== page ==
Thankfully, the surviving members of Led Zeppelin were able to bury the hatchet several years ago. While they made some public appearances together over the last few years, they succeeded in keeping a June 2007 rehearsal secret. Each of them now reports it is great to be playing together once again, whether or not their collaboration is only for one concert and that's it.

The historical perspective

To date, Page and Plant's one-off performance of "Stairway to Heaven" 13 years ago today marks the only time since 1980 that Plant performed the song outside of a Led Zeppelin reunion. Jones hasn't played it anytime without both of his former Led Zeppelin bandmates.

Page, unlike his partners, was not particularly one to reserve the song for rare, special occasions. Instrumental adaptations of the tune were showstoppers during Page's onstage performances in 1983 and 1988. The last time he had played "Stairway to Heaven" was at a May 1991 jam in Reno with David Coverdale and members of Poison.

Following the one-off performance of "Stairway to Heaven" in 1994 with Plant, the guitarist hasn't repeated the song in full. Surely, he has had the opportunity to perform it in the intervening years, particularly in the musical settings that involved the other members of Led Zeppelin. However, he has resisted any temptation.

It was only in 1987 that Plant decided some Zep songs could become fair game for his solo concerts -- but never "Stairway." He did comment to the press around 1988, however, that while he wouldn't perform that song as a solo artist, "I could do it, I suppose, with Page now and again."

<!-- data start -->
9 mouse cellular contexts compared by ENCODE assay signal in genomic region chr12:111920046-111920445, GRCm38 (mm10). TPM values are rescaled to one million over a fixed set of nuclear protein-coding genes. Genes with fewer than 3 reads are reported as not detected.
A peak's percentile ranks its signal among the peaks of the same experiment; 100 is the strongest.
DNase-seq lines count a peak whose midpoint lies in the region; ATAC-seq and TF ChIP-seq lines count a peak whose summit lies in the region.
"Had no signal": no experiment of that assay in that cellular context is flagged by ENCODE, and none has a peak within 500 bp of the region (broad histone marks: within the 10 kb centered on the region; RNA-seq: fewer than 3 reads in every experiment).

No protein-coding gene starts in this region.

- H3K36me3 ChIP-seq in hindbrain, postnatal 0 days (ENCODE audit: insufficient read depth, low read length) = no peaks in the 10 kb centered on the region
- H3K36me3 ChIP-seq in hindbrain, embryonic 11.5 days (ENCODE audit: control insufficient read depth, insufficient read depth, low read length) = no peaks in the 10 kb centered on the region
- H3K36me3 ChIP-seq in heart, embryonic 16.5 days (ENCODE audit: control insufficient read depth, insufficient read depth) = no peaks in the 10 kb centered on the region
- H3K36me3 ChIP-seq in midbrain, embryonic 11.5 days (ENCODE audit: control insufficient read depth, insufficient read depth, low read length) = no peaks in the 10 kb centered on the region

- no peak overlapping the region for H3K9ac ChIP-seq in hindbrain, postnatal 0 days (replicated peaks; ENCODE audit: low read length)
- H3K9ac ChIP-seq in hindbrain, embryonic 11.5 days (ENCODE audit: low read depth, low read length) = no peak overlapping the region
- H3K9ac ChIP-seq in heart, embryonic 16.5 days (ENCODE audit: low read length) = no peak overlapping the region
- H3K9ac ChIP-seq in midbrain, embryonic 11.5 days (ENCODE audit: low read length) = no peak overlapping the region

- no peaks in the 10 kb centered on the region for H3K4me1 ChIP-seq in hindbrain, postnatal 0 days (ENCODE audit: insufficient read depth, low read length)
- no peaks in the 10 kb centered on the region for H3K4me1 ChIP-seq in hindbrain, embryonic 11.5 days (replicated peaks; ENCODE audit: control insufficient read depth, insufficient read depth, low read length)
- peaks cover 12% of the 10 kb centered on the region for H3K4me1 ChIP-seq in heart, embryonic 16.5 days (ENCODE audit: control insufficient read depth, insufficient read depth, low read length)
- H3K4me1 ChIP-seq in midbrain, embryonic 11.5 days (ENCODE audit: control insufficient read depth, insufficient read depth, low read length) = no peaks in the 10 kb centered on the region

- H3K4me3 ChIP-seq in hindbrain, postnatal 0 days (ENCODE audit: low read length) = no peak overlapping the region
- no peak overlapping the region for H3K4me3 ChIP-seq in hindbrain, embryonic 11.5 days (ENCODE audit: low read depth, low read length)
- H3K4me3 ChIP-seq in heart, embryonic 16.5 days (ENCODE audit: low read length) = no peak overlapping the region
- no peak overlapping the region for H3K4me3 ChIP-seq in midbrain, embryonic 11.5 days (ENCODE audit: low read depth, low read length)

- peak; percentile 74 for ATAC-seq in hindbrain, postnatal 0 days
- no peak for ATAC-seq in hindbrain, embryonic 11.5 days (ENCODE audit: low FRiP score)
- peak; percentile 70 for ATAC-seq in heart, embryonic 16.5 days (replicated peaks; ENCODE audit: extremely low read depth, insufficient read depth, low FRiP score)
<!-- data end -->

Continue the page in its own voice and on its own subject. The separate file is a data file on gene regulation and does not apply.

The three could have chosen to perform it in January 1995 when Led Zeppelin was being inducted into the Rock and Roll Hall of Fame. Instead, they opted for the less likely numbers "Bring It On Home" and "When the Levee Breaks."

Over the course of Page and Plant's five years of collaboration in the 1990s, whenever their set lists included "Babe I'm Gonna Leave You," which shares the key of A minor, Page was sure to tease the audience by closing the song with the opening notes of "Stairway" and letting them hang there.

Why this once though?

It's unclear exactly why Plant would have been keen on performing it with Page this one time in 1994 if not at any other time.

Perhaps there was an idea that performing the song would somehow increase sales of No Quarter, his album collaborating with Page, which was being released worldwide the same week.

Maybe it helped that the song was originally released on Led Zeppelin's untitled fourth album during exactly the same week 23 years earlier.

One story says somebody in the Japanese studio had asked to hear the most requested song of all time, to which Plant agreed just as the cameras were beginning to roll.

Bring it on back

On Dec. 10, if "Stairway to Heaven" is included in the reunited Led Zeppelin's London concert set list, it will be the first time in 19 years that Page, Plant and Jones -- with Jason Bonham on drums -- played it at a reunion.

Will it happen? I believe so.

A wise lyricist once scribed, "If you listen very hard, the tune will come to you at last."